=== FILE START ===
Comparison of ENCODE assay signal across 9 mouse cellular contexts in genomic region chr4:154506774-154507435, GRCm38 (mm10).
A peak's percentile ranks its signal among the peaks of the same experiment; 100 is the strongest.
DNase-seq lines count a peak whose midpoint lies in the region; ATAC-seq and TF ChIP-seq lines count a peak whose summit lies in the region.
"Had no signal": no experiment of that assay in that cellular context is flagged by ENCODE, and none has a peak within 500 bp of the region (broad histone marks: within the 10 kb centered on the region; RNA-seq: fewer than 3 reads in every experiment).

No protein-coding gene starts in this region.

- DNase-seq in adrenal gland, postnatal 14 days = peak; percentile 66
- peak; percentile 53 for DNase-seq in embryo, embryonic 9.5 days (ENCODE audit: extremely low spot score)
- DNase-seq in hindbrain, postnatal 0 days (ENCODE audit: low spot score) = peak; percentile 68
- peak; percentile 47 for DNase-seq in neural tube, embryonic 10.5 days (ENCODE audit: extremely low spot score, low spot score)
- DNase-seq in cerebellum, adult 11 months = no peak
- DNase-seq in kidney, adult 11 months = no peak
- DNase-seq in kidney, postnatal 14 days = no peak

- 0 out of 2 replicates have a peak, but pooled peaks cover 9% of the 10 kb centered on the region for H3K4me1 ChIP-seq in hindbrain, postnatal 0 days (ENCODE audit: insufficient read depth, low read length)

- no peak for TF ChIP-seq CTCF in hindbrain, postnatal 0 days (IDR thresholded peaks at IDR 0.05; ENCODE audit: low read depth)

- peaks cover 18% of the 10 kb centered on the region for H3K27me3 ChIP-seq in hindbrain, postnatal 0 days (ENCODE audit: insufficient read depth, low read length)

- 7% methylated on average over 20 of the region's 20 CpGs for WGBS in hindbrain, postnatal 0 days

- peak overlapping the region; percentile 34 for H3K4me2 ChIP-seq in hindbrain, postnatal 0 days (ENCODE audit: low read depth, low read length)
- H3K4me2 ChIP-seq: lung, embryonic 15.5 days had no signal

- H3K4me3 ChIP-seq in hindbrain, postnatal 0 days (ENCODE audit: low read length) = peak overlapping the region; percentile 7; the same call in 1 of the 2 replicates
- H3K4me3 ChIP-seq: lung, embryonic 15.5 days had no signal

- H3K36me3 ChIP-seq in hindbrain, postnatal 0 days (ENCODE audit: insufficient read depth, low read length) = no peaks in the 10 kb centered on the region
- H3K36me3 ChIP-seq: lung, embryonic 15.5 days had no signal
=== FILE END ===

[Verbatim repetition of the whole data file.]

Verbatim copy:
Comparison of ENCODE assay signal across 9 mouse cellular contexts in genomic region chr4:154506774-154507435, GRCm38 (mm10).
A peak's percentile ranks its signal among the peaks of the same experiment; 100 is the strongest.
DNase-seq lines count a peak whose midpoint lies in the region; ATAC-seq and TF ChIP-seq lines count a peak whose summit lies in the region.
"Had no signal": no experiment of that assay in that cellular context is flagged by ENCODE, and none has a peak within 500 bp of the region (broad histone marks: within the 10 kb centered on the region; RNA-seq: fewer than 3 reads in every experiment).

No protein-coding gene starts in this region.

- DNase-seq in adrenal gland, postnatal 14 days = peak; percentile 66
- peak; percentile 53 for DNase-seq in embryo, embryonic 9.5 days (ENCODE audit: extremely low spot score)
- DNase-seq in hindbrain, postnatal 0 days (ENCODE audit: low spot score) = peak; percentile 68
- peak; percentile 47 for DNase-seq in neural tube, embryonic 10.5 days (ENCODE audit: extremely low spot score, low spot score)
- DNase-seq in cerebellum, adult 11 months = no peak
- DNase-seq in kidney, adult 11 months = no peak
- DNase-seq in kidney, postnatal 14 days = no peak

- 0 out of 2 replicates have a peak, but pooled peaks cover 9% of the 10 kb centered on the region for H3K4me1 ChIP-seq in hindbrain, postnatal 0 days (ENCODE audit: insufficient read depth, low read length)

- no peak for TF ChIP-seq CTCF in hindbrain, postnatal 0 days (IDR thresholded peaks at IDR 0.05; ENCODE audit: low read depth)

- peaks cover 18% of the 10 kb centered on the region for H3K27me3 ChIP-seq in hindbrain, postnatal 0 days (ENCODE audit: insufficient read depth, low read length)

- 7% methylated on average over 20 of the region's 20 CpGs for WGBS in hindbrain, postnatal 0 days

- peak overlapping the region; percentile 34 for H3K4me2 ChIP-seq in hindbrain, postnatal 0 days (ENCODE audit: low read depth, low read length)
- H3K4me2 ChIP-seq: lung, embryonic 15.5 days had no signal

- H3K4me3 ChIP-seq in hindbrain, postnatal 0 days (ENCODE audit: low read length) = peak overlapping the region; percentile 7; the same call in 1 of the 2 replicates
- H3K4me3 ChIP-seq: lung, embryonic 15.5 days had no signal

- H3K36me3 ChIP-seq in hindbrain, postnatal 0 days (ENCODE audit: insufficient read depth, low read length) = no peaks in the 10 kb centered on the region
- H3K36me3 ChIP-seq: lung, embryonic 15.5 days had no signal